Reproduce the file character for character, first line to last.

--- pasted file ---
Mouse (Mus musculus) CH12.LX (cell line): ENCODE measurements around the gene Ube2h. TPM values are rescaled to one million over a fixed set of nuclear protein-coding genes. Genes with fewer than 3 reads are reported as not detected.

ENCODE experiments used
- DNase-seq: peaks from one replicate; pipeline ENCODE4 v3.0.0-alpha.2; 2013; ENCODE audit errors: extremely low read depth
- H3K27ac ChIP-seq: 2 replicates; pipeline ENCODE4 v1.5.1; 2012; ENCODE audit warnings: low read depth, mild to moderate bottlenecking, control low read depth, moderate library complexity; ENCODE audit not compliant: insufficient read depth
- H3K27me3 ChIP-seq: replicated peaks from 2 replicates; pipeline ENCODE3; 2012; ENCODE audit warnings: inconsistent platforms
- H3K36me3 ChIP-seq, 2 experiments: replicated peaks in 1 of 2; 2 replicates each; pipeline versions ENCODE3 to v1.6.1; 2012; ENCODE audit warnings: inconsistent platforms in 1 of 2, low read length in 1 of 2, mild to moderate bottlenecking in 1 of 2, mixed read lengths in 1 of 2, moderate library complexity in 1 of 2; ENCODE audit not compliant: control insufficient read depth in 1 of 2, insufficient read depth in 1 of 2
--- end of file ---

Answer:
Mouse (Mus musculus) CH12.LX (cell line): ENCODE measurements around the gene Ube2h. TPM values are rescaled to one million over a fixed set of nuclear protein-coding genes. Genes with fewer than 3 reads are reported as not detected.

ENCODE experiments used
- DNase-seq: peaks from one replicate; pipeline ENCODE4 v3.0.0-alpha.2; 2013; ENCODE audit errors: extremely low read depth
- H3K27ac ChIP-seq: 2 replicates; pipeline ENCODE4 v1.5.1; 2012; ENCODE audit warnings: low read depth, mild to moderate bottlenecking, control low read depth, moderate library complexity; ENCODE audit not compliant: insufficient read depth
- H3K27me3 ChIP-seq: replicated peaks from 2 replicates; pipeline ENCODE3; 2012; ENCODE audit warnings: inconsistent platforms
- H3K36me3 ChIP-seq, 2 experiments: replicated peaks in 1 of 2; 2 replicates each; pipeline versions ENCODE3 to v1.6.1; 2012; ENCODE audit warnings: inconsistent platforms in 1 of 2, low read length in 1 of 2, mild to moderate bottlenecking in 1 of 2, mixed read lengths in 1 of 2, moderate library complexity in 1 of 2; ENCODE audit not compliant: control insufficient read depth in 1 of 2, insufficient read depth in 1 of 2